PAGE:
Frightening active shooter hoaxes are striking district after district this school year in a disturbing trend known as “swatting.” But one way school administrators may be able to spot the prank is by the number of calls received, suggest officials at the National Association of School Resource Officers.
“In most active shooter events, 911 operators are inundated with calls from the shooting site,” the organization, also known as NASRO, says on its website. “Often in swatting situations, one call is received. However, law enforcement must continue to respond as if there is an actual active assailant event occurring as delays could lead to the loss of life.”
The callers behind these incidents intend to draw a heavy police response to a school, home, business or other location. This relentless spree of terrifying phone calls is forcing district leaders to lock down buildings and calm panicked students, staff and families.
“These false alarms are far from harmless,” said Mo Canady, executive director of the National Association of School Resource Officers. “They require high-speed responses with emergency lights and sirens that increase risks for responders and the public. They also divert limited public safety resources from other community needs and increase anxiety among students and others.”
There are a few steps administrators can take to confront active shooter hoaxes, according to a set of guidelines NASRO and Safe and Sound Schools released this week. They include:
- If a building or district is the target of a swatting call, administrators should debrief with school community members to determine how the response can be improved. School leaders must assess “lingering adverse consequences,” such as the anxiety produced by lockdowns and the potentially overwhelming law enforcement response. These factors can be particularly disturbing for students who have suffered other adverse childhood experiences.
- Administrators and school resource officers should talk to students and parents about how law enforcement will deal with a swatting call. School resource officers should also work within their own agencies to clarify swatting response protocols.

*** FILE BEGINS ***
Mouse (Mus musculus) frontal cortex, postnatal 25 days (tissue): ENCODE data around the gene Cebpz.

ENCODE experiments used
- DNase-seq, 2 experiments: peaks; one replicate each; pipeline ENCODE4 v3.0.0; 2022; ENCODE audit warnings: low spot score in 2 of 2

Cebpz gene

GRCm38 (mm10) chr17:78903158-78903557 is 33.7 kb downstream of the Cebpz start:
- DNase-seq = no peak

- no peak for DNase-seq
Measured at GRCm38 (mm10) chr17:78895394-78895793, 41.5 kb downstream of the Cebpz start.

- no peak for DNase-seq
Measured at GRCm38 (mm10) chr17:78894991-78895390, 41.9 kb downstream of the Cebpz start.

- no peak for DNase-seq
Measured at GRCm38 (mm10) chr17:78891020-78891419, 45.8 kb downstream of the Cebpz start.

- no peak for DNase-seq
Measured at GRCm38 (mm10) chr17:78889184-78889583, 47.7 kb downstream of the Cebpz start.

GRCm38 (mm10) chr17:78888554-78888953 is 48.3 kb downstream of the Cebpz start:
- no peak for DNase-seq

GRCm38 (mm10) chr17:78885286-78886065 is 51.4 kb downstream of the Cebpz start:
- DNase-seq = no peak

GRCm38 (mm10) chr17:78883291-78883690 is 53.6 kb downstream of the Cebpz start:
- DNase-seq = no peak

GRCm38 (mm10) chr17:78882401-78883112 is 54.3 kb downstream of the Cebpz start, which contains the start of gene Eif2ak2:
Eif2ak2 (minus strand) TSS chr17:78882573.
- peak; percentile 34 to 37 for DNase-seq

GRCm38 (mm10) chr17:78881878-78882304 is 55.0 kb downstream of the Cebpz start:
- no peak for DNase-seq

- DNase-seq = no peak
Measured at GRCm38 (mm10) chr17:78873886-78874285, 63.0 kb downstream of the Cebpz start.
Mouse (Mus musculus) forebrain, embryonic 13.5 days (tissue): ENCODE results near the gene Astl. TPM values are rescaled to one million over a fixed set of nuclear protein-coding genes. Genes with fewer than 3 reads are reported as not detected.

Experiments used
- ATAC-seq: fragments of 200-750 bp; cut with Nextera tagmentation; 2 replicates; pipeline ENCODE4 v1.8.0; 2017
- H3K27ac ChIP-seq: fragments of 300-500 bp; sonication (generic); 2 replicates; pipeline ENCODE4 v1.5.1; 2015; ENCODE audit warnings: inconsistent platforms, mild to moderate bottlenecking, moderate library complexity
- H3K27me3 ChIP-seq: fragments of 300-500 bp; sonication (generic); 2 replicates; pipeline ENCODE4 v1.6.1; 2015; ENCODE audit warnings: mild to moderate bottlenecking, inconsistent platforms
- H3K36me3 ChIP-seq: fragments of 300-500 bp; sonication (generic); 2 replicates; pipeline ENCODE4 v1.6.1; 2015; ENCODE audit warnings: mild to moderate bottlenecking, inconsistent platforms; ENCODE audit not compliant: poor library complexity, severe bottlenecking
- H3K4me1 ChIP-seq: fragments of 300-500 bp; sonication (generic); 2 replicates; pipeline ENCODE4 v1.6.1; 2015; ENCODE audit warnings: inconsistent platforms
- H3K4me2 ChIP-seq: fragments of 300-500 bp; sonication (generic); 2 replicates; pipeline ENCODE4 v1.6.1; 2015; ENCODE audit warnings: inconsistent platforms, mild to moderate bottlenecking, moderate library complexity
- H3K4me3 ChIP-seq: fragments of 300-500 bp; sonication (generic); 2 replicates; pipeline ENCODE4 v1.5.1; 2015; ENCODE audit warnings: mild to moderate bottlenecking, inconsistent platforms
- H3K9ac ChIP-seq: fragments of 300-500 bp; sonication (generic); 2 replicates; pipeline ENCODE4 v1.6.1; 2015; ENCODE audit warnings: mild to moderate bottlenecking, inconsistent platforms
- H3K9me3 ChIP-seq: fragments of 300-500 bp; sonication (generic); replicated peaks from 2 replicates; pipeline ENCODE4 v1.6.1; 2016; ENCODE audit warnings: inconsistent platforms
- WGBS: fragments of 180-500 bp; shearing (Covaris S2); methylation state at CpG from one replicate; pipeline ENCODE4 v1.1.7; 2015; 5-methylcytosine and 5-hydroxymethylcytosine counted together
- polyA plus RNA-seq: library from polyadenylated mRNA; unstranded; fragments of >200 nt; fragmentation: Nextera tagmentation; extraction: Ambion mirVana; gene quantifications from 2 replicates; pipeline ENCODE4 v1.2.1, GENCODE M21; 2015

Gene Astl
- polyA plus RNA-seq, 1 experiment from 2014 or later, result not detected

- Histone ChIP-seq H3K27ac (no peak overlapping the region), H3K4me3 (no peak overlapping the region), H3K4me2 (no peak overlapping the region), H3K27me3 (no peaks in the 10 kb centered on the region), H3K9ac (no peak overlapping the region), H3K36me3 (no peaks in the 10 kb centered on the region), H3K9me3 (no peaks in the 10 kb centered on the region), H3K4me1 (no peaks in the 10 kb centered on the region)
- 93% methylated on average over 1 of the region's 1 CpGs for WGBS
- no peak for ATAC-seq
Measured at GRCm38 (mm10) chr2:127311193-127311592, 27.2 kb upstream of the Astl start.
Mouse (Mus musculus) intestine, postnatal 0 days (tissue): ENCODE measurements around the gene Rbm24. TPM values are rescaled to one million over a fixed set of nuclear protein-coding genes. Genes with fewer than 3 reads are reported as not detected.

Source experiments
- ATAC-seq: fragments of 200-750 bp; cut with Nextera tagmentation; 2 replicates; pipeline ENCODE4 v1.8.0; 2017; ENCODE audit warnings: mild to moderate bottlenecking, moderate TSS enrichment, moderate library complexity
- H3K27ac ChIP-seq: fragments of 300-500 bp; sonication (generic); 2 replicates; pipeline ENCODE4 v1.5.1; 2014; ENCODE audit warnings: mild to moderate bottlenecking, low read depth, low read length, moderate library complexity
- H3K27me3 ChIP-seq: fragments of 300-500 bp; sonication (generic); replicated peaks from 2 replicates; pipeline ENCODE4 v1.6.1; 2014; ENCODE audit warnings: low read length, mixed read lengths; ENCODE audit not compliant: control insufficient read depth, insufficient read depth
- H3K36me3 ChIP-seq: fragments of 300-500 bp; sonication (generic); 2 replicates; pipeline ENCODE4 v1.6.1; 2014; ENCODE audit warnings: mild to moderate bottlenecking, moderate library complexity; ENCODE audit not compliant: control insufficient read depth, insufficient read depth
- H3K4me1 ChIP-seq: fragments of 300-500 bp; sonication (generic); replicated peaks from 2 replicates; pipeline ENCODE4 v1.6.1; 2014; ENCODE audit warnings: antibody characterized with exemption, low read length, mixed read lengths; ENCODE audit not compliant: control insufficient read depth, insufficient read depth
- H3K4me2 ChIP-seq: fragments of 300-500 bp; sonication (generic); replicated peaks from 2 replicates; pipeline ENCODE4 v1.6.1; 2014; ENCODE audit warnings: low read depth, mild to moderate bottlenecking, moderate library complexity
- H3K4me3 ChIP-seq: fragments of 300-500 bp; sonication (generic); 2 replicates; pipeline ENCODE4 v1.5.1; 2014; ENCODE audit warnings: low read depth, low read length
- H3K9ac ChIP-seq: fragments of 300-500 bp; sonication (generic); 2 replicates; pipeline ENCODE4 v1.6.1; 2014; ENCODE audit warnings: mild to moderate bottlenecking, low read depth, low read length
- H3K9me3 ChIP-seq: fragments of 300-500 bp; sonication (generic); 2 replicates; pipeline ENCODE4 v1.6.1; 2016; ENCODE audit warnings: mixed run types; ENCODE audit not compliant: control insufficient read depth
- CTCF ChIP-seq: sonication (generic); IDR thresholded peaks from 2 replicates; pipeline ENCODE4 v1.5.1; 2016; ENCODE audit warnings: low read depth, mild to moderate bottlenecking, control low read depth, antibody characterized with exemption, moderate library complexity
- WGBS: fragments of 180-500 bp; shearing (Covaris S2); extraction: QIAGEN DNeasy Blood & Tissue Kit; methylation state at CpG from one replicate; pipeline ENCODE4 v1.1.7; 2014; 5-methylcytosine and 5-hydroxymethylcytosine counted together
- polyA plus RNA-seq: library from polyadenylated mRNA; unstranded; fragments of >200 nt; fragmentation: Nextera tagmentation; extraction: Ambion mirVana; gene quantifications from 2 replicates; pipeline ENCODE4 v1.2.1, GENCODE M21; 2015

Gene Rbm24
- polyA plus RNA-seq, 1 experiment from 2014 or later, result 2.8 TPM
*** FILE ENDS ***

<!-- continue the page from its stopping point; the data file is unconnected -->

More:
The organization cautions that, in the case of a swatting hoax, schools without SROs will have to rely on patrol officers, whose response may be hindered if they are not familiar with the school building.
Active shooter hoaxes
In the wake of the Ohio hoaxes, administrators in Princeton City Schools stationed additional counselors at its high school, which was the target of a false shooter report late last week. “Hoaxes like this, unfortunately, are happening across the country,” Superintendent Tom Burton said in a message to the community. “However, we take all threats seriously and act accordingly.”
Authorities in Ohio believe at least four of the calls were made by the same person, The Enquirer reported. The caller names the specific school and says a gunman carrying a rifle and wearing body armor is barricaded in an English class with students in “room 201”, according to The Enquirer.
The rash of calls prompted a group of state lawmakers to propose making swatting a felony in the state and elicited this warning from the FBI’s Cleveland office:
Issuing a threat to schools, events, and other public buildings. —even over social media, via text message, or through email—is a federal crime. Those who post or send these threats can receive up to five years in federal prison, or face state or local charges. #FBI pic.twitter.com/QztEglECsm
— FBI Cleveland (@FBICleveland) September 23, 2022
Schools across Louisiana were also hit by a wave of swatting incidents late last week, WWLTV.com reported.